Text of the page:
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CDU’s new Sensory Space is a calming place

sensory space launch
The special room features subdued lighting, complementary colours, calming sounds and images of nature.

A new Sensory Space at Charles Darwin University (CDU) is providing a safe and comforting environment for students to experience a range of sensory stimuli, promoting a sense of calmness.

The room is designed for students living with Autism Spectrum Disorder, Attention Deficit Hyperactivity Disorder, sensory disorders, Post-traumatic Stress Disorder, Borderline Personality Disorder, mental health conditions, anxiety, or depression, or those needing some time out.

The therapeutic room is available to all CDU students and includes sensory equipment that can stimulate a student’s mental activity, provide a relaxing environment and promote interaction.

The space, designed and equipped as a multipurpose sensory room, was developed by CDU’s Access and Inclusion team within Student Support, and is currently in a pilot phase. The Access and Inclusion practitioners welcome feedback that can inform how to set up future spaces for different needs across CDU’s campuses.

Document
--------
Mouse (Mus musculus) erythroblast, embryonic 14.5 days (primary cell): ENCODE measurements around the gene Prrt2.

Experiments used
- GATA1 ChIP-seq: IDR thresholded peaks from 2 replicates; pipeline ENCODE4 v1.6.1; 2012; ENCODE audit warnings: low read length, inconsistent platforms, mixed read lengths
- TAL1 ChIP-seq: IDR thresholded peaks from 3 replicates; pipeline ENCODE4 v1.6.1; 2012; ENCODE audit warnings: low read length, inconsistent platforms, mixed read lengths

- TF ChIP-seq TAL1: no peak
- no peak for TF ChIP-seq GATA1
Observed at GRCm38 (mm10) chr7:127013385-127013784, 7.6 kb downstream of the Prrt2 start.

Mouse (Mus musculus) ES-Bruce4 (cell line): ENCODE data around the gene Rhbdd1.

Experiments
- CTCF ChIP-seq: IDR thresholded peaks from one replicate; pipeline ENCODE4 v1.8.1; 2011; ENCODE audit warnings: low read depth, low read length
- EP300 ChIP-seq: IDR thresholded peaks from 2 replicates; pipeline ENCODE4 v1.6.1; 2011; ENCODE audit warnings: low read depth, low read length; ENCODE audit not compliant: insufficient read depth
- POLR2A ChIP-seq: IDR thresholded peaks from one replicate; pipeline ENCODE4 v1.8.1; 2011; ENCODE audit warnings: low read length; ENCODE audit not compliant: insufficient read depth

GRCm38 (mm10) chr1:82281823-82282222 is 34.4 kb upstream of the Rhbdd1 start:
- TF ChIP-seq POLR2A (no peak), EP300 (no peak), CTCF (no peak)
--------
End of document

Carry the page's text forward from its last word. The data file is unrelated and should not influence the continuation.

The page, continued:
CDU Deputy Vice-Chancellor Students and Vocational Education and Training, Sam Jacob, highlighted the importance of a room such as this in terms of student inclusivity and support.

“It’s a place that provides security, improves creativity, promotes mental and physical relaxation, and can result in students feeling calm, centred and happy,” Ms Jacob said.

“We know that sensory spaces are becoming increasingly prevalent in educational institutions and workplaces and can be used to calm people with agitation or anxiety while also engaging those who are more withdrawn from their environment.”

The special room features subdued lighting, complimentary colours, calming sounds and images of nature, a variety of seating, weighted lap pads and toys, textured items, puzzles, colouring books, Lego, plants, sensory items and more.

Students are encouraged to make the space their own. For example:

• A student with anxiety may dim the lights and put on calming sounds or reflect on the photos of nature on the TV to help create a relaxing atmosphere

• A student with ADHD may touch and hold the fibre optic lighting or use fidget spinners and other sensory toys, which can assist with their attention skills and is an effective way to relieve restlessness

• A student who has autism may benefit from using the weighted lap pads, or draw and do puzzles to help self-regulate their feelings and feel more relaxed if confronted with discomfort throughout the day.

For their work on the sensory space, CDU’s Access and Inclusion team has been nominated for an Innovation Award in the 2021 NT Disability Services and Inclusion Awards.

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